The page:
Tonight: Program C premieres with N.Car. Dance Th's Rhapsodic Dances, Ballet Austin's Hush, and the long-awaited 'come-back' of Dance Th. Harlem in the appropriately-titled ballet Return.

#12 YouOverThere

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Posted 07 June 2013 - 05:47 AM

I enjoyed Program B better than Program A. There were no weak productions in this program. For me, Les Patineurs was the weakest (least excellent?) of the works. The costumes were downright ugly; brown and maroon don't go with teal. It dragged on a bit, and there were a few stumbles by the dancers. I'm predisposed to love everything by Edwaard Liang, so of course i loved Wonderbound, though I was thinking that I would hate to have to listen to the droning, repetitive music without dancers. I also have a bias towards music by Hindemith, so there was little chance that I wouldn't like The Four Temperaments.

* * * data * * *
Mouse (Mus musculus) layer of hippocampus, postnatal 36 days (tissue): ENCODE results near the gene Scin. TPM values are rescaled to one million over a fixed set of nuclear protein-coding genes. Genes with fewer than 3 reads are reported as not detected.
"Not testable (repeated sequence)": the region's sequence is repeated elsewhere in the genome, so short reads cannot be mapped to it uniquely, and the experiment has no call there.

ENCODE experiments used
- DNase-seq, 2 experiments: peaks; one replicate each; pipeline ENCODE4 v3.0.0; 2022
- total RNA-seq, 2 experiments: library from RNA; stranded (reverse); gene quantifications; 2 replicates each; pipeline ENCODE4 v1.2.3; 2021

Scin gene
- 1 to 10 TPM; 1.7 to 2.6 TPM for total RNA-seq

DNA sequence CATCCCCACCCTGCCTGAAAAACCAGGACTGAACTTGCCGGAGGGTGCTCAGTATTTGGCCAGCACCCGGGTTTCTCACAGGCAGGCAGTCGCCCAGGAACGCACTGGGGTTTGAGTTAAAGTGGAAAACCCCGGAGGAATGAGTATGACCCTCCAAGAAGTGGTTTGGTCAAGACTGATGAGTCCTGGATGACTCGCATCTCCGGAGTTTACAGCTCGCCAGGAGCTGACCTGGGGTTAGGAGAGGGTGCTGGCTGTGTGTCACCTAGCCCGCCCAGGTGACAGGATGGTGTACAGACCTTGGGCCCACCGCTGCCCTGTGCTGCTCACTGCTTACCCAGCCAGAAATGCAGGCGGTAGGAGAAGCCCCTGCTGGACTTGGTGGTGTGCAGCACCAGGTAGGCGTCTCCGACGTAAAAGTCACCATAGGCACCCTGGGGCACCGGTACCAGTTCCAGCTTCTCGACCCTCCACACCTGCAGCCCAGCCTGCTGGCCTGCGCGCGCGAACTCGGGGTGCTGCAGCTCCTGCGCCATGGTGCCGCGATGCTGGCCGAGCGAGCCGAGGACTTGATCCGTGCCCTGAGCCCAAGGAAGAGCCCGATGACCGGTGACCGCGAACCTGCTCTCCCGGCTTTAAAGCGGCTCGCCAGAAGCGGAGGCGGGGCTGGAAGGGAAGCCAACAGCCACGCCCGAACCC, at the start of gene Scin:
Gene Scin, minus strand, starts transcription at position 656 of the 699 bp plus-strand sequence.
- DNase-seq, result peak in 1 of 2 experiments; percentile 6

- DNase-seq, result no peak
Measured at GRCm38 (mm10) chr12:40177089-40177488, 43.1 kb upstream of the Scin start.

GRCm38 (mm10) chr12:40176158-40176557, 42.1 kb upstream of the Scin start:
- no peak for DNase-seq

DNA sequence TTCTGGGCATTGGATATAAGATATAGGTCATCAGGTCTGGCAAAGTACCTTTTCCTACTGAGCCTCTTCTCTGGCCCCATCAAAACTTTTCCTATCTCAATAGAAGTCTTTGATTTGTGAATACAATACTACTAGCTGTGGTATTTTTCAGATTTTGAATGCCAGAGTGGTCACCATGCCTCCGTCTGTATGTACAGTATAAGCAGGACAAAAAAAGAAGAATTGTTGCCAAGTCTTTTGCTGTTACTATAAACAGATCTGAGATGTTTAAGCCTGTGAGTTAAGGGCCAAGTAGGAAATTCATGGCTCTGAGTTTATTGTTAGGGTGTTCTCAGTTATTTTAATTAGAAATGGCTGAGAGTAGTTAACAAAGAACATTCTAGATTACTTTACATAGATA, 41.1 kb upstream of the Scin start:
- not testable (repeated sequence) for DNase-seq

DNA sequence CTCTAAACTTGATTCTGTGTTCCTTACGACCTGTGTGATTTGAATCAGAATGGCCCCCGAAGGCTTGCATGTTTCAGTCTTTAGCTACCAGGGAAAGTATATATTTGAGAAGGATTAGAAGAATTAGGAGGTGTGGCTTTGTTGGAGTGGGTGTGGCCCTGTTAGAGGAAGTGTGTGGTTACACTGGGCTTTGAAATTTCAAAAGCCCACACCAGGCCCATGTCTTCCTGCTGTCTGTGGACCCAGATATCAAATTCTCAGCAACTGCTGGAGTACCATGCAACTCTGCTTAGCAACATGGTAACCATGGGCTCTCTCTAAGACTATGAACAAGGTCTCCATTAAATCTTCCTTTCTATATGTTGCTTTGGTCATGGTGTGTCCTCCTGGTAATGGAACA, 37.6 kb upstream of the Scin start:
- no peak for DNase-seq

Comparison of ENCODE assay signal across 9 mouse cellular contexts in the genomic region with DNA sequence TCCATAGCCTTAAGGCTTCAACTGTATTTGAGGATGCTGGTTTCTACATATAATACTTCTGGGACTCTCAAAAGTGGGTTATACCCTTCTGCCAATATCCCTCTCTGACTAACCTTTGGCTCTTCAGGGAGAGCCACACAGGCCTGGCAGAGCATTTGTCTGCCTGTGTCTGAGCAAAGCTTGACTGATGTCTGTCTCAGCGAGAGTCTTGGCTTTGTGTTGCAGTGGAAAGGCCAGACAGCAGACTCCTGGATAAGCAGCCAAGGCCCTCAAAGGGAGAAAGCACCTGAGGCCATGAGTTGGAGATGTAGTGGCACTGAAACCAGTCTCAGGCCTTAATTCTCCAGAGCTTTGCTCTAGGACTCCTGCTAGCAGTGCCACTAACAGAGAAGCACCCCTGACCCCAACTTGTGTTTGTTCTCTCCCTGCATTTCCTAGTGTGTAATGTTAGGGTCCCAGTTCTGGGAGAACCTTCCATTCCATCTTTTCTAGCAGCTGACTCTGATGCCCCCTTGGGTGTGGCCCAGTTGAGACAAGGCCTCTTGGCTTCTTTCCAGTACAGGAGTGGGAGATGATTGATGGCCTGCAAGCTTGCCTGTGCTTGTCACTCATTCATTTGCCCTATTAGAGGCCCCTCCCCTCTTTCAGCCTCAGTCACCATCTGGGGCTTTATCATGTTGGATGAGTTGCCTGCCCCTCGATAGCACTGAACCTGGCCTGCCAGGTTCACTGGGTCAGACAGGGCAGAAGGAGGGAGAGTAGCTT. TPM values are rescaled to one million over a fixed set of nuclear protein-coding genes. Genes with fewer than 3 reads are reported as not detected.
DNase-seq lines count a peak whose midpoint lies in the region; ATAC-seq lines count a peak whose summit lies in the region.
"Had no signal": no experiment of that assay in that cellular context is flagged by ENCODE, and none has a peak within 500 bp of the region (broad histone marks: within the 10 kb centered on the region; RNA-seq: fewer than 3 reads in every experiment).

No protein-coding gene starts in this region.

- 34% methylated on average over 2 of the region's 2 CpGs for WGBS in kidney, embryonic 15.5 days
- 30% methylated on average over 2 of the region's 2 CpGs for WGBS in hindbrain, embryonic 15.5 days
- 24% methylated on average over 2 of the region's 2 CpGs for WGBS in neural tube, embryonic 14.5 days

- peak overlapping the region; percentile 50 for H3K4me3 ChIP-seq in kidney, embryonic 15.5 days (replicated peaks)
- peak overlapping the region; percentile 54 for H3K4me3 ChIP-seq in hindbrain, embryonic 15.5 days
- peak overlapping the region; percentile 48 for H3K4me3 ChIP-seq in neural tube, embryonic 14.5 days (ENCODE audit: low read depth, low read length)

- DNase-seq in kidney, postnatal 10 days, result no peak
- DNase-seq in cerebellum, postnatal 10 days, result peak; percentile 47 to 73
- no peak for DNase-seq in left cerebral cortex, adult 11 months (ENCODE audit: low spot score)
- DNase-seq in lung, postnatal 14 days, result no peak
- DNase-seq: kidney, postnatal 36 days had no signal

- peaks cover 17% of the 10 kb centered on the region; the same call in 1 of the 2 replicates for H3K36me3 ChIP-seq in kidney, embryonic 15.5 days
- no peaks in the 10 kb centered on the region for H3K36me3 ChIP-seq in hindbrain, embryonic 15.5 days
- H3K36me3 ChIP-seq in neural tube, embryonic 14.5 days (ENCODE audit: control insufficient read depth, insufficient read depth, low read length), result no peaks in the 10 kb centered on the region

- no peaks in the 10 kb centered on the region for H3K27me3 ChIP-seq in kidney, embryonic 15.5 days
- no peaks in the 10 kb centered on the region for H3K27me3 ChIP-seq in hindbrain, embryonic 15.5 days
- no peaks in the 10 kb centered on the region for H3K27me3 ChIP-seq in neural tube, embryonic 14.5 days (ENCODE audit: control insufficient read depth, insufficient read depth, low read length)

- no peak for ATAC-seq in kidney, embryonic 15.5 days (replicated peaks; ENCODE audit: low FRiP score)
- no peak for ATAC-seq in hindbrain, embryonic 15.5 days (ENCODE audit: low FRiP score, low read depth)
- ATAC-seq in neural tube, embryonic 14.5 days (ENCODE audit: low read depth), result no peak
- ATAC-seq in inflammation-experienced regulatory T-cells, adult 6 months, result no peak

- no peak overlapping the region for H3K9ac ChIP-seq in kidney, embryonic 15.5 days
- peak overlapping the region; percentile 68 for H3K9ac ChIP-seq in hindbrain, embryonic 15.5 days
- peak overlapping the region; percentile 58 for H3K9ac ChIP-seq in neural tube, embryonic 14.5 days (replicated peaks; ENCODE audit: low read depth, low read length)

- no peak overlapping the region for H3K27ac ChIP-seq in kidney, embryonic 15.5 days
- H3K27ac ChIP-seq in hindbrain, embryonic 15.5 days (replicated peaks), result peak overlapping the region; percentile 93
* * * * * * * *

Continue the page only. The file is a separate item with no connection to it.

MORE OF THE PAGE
At the post-performance discussion, Septime Webre made a comment that I found interesting. In response to a question about how the ADs choose their dancers, Webre said that he looks for dancers who really "go for it" and are "fearless", One of the criticisms of the Washington Ballet that I've heard is that the dancers seem to hold back.

I let my co-worker who I've gone to A and B with talk me into buying a ticket for Program C tonight. I'm more than a little bit worried about getting there, given how difficult the drive is even in good weather.

#13 Natalia

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Posted 07 June 2013 - 11:37 AM

.... I also have a bias towards music by Hindemith, so there was little chance that I wouldn't like The Four Temperaments.